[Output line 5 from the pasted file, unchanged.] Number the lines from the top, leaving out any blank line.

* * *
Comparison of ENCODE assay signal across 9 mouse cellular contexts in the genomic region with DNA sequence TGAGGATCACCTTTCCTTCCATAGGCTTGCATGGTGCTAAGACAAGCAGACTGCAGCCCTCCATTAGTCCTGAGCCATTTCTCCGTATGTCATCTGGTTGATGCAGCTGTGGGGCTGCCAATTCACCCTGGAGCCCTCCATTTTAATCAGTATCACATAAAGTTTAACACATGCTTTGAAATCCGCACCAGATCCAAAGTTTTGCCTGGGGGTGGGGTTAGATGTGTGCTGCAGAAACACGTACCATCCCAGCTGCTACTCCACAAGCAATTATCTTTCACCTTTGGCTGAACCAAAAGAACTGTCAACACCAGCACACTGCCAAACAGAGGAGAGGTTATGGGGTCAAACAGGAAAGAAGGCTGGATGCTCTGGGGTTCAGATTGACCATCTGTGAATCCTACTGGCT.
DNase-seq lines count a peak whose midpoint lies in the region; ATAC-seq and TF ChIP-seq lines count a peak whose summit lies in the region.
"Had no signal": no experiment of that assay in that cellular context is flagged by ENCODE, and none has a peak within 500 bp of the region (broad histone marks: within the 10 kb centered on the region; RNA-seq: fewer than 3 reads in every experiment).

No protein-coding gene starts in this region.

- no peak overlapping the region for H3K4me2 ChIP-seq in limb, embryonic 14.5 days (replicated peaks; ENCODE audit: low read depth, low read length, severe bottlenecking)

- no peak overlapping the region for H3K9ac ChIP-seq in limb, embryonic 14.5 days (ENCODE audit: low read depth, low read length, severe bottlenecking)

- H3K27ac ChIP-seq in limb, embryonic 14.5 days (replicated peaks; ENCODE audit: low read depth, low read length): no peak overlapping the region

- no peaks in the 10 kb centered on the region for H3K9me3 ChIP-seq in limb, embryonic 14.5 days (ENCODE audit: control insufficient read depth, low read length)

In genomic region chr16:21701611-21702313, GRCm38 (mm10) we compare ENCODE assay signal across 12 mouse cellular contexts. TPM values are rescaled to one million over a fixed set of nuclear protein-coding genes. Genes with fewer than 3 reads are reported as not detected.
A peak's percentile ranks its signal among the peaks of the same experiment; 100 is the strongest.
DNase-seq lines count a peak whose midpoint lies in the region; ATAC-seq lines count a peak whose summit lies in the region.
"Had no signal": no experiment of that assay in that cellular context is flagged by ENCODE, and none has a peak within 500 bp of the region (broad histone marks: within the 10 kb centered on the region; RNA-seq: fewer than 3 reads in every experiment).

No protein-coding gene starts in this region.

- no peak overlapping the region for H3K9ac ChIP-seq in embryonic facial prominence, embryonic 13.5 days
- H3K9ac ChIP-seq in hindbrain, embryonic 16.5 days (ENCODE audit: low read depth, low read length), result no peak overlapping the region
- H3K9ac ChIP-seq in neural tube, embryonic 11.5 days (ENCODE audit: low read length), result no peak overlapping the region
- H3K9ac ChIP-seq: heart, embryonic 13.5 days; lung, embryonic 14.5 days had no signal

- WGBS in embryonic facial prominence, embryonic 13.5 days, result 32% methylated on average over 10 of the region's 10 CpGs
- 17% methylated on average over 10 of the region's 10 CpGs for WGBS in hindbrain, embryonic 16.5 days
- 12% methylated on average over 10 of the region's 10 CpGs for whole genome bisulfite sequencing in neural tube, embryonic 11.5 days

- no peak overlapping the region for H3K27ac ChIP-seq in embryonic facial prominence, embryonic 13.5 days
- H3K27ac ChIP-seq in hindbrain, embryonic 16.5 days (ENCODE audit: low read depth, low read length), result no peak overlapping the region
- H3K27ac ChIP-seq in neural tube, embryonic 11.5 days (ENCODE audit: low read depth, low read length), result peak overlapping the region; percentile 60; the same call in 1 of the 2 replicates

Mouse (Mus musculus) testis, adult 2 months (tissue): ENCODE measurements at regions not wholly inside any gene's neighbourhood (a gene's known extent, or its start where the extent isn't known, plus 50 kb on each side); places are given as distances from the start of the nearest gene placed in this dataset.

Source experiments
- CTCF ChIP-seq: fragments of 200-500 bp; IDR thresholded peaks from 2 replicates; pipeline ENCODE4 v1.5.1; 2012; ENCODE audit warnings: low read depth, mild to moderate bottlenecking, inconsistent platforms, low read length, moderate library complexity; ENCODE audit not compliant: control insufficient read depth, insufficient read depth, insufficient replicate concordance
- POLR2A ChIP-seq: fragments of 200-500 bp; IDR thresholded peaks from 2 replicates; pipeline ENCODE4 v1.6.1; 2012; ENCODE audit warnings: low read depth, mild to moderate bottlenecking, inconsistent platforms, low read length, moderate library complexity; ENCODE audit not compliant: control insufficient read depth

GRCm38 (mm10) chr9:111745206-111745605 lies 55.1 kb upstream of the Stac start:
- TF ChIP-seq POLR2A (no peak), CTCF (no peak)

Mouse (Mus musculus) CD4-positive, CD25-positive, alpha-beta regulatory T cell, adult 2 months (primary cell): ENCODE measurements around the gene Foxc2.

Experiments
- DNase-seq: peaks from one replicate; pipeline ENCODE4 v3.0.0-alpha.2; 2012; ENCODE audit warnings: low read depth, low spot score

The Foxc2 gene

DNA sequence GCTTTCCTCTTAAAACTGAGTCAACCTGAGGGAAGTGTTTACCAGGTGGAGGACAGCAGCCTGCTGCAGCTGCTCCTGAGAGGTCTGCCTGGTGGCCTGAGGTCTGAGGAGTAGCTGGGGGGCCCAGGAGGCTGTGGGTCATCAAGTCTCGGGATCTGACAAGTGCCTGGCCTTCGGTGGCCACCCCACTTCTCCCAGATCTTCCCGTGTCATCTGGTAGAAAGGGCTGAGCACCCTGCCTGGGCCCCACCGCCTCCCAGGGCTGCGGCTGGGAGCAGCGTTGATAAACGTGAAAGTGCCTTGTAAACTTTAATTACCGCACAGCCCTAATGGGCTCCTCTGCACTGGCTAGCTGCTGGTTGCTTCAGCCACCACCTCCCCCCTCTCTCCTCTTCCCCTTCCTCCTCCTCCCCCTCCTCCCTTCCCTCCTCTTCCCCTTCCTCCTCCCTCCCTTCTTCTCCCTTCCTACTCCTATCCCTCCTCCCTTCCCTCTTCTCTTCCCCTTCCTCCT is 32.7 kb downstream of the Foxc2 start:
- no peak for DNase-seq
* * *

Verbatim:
- no peak overlapping the region for H3K4me2 ChIP-seq in limb, embryonic 14.5 days (replicated peaks; ENCODE audit: low read depth, low read length, severe bottlenecking)